Kuala Lumpur Participant's Report
Nithi Neseadurai, President - Environmental Protection Society Malayasia, gives his thoughts on the Kuala Lumpur Brainstorm event.
While I readily accepted the invitation from CNBC to attend the Brainstorming Session on ‘Sustainable Gas in Asia’, I was not sure of the format. I thought it might be panel based and I would be part of the audience.
During the pre-event reception at the Petroleum Club, I realised that nearly everyone present was a participant at the ongoing World Gas Conference in the city and a senior executive in the sector. I was the exception. After all, this captive audience was the very reason for holding the brainstorm.
Once we were all seated – eight people on eight tables – and given the scope of the task at hand, it all became clear. It was going to be a scenario planning session. And we had to get to “2035: After two decades of investment gas now accounts for more than 50 per cent of Asian energy consumption.” In this role play my table was given the hat of government.
As an environmentalist, this was a theme I could identify with as it meant replacing the use of coal and oil with gas. The attendant benefits would be climate change mitigation and improving air quality. It also meant redirecting billions of dollars spent in subsidies on coal and oil and blocking off nuclear energy. A 50 per cent consumption of gas in Asia, and a ramp up in the use of renewables to meet a core part of the balance was a scenario I liked.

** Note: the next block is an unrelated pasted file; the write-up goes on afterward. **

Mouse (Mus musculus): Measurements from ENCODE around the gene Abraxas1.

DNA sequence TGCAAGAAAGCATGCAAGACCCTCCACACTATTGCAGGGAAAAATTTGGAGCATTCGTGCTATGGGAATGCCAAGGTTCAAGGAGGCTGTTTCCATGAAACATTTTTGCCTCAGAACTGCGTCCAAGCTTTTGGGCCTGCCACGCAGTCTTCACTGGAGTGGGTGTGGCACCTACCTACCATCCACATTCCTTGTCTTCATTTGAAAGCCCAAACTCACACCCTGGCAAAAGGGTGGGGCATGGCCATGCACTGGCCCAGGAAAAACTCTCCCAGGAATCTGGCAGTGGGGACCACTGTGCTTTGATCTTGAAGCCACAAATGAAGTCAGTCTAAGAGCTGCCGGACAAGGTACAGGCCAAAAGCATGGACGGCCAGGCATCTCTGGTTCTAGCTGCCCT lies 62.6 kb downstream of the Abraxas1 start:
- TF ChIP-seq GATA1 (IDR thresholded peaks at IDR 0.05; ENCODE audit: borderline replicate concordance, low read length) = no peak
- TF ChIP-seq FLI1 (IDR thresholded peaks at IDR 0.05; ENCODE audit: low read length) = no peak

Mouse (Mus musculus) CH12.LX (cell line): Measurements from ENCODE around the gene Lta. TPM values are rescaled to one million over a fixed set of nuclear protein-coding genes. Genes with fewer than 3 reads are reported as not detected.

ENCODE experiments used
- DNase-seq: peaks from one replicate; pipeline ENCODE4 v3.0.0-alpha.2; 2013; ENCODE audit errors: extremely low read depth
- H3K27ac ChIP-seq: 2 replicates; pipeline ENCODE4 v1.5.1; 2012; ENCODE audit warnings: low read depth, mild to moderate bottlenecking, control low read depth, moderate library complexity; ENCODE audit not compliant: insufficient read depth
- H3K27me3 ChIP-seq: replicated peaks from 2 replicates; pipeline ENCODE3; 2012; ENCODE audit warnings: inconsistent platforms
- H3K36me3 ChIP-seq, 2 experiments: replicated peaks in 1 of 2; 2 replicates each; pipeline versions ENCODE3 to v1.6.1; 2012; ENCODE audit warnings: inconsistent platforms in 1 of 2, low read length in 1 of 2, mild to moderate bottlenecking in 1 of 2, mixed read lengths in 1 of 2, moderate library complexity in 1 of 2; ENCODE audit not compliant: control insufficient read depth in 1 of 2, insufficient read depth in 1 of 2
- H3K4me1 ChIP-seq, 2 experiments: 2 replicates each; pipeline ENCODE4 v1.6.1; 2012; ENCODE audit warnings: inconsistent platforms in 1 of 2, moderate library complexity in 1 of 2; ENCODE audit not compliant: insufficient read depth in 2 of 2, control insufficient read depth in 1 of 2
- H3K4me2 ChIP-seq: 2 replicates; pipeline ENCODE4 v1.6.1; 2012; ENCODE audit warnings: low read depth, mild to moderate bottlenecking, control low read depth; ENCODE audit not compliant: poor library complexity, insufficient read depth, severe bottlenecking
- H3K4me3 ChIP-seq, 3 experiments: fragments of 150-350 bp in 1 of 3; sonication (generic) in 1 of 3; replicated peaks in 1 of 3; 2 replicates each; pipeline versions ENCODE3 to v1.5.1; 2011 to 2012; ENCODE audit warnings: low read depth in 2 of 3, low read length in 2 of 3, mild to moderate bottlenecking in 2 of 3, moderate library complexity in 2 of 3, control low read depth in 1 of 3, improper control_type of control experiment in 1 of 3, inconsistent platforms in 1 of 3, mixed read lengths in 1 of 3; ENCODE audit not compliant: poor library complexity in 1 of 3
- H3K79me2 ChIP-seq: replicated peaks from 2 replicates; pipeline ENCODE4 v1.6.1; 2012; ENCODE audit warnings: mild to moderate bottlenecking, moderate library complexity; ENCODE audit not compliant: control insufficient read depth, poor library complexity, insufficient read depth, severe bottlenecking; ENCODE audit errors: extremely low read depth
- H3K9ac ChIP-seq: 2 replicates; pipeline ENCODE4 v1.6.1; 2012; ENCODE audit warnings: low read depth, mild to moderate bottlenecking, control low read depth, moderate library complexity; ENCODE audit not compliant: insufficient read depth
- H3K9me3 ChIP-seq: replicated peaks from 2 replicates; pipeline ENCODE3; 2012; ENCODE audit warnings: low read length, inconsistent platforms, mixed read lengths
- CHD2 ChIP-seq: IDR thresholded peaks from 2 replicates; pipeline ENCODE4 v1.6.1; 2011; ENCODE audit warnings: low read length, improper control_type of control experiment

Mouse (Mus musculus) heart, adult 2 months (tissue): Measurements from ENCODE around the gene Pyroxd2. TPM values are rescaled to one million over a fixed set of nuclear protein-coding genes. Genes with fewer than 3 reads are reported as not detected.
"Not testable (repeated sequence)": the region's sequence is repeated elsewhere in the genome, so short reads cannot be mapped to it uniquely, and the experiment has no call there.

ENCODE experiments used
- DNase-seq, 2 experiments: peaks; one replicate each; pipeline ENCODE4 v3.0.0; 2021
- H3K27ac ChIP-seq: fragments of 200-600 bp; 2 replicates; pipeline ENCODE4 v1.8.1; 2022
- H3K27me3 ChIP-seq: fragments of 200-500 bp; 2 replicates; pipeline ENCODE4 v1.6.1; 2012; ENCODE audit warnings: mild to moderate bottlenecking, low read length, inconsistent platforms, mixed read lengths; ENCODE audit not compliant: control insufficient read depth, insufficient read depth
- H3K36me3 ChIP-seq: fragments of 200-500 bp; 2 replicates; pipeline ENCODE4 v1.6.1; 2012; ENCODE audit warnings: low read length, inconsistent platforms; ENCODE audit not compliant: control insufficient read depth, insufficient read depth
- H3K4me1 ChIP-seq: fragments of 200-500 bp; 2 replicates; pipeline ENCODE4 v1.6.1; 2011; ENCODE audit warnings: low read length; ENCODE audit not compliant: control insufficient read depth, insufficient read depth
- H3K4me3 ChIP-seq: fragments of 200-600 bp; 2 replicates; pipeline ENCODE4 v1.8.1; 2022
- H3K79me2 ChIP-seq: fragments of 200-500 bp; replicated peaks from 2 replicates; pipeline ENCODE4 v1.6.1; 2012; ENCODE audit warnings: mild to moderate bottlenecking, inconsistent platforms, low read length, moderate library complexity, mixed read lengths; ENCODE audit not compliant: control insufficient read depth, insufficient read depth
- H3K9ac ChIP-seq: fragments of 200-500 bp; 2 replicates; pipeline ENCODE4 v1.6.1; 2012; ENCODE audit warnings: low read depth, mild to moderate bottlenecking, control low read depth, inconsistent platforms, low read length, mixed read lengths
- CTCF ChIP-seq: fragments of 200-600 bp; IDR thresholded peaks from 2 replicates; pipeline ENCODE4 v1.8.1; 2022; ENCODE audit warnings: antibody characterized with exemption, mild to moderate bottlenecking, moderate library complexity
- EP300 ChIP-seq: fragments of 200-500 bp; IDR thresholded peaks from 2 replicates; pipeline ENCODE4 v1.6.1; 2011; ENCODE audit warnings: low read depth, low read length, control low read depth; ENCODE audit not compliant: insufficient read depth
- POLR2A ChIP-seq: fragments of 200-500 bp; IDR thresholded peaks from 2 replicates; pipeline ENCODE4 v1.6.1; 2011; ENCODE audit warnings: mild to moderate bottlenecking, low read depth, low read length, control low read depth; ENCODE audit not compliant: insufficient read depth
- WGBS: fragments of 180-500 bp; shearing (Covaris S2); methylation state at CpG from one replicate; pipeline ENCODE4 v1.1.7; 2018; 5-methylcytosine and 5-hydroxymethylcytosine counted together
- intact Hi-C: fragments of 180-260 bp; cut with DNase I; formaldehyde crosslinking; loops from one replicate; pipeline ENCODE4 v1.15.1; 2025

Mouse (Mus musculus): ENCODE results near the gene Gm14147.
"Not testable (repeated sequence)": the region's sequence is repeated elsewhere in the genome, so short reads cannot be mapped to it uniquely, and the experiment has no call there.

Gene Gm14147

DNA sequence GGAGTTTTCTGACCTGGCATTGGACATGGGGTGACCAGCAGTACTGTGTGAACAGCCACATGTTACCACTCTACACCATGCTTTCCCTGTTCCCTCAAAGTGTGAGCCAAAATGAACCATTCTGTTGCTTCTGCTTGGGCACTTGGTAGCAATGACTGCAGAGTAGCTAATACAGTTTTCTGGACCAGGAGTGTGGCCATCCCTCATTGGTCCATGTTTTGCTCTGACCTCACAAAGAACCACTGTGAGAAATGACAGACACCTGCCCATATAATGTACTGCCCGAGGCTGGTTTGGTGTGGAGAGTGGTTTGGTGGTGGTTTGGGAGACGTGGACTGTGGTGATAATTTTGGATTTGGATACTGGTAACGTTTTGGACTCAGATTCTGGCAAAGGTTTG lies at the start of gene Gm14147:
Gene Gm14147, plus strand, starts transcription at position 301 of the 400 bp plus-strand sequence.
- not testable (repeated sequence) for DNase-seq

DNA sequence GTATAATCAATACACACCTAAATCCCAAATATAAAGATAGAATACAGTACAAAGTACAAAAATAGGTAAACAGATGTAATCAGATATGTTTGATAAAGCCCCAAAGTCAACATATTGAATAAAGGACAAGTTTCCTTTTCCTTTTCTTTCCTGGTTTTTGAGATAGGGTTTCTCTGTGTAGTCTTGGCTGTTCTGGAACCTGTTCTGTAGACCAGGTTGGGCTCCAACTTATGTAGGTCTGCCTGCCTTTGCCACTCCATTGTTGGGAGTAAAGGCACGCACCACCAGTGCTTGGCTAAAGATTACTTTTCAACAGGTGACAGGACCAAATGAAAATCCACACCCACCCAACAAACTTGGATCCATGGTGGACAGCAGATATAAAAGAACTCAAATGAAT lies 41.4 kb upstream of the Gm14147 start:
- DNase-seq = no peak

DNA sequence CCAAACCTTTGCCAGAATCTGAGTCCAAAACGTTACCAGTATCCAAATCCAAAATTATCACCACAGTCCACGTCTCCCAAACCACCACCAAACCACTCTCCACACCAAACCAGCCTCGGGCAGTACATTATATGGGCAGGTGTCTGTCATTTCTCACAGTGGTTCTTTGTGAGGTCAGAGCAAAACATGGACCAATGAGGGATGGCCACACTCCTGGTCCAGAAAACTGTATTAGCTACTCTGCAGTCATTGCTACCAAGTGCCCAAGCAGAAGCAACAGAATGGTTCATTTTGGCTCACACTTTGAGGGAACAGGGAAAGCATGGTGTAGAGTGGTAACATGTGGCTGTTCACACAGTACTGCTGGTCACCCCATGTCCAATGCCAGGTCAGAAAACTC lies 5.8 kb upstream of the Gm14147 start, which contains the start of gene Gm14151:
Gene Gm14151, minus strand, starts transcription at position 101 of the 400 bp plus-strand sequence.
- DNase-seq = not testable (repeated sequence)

During the opening brainstorm segment, we wrote down our strategies on the charts provided on the table. We then filled in the template provided to present our findings to the rest of the participants. As I did not specialise on gas energy issues, I took a back seat and listened to a fascinating discussion touching on grids – national, regional and international; distribution networks directly into homes; removal of subsidies; providing incentives; partnerships across governments; deregulation; stimulating unconventional gas sources; and creating an Asean-wide grid before linking up with China and India. My contribution to the discussion was stating the need for Asian governments to adopt a pro-gas and renewable energy policy in the interest of mitigating climate change and improving air quality. These elements were encapsulated into our strategic plan.
Given the profile of people on my table, it was obvious they had given the scenario much thought in their professional lives. We had come up with the plan in quick time and waited for our turn to present. Possessing devices meant for scoring, all participants were empowered to provide instant feedback on every table’s contributions. Even in this fun and friendly setting, the competitive element was evident with the silent cheering and cringing whenever another table scored lower or higher than one’s own table. CNBC Moderator Geoff Cutmore showed a good command of energy-related issues by cutting to the core of each table’s report and challenging their positions.
When the session was concluded, I was amazed how fast time had gone by. It was definitely an evening well spent. I had learnt a lot.
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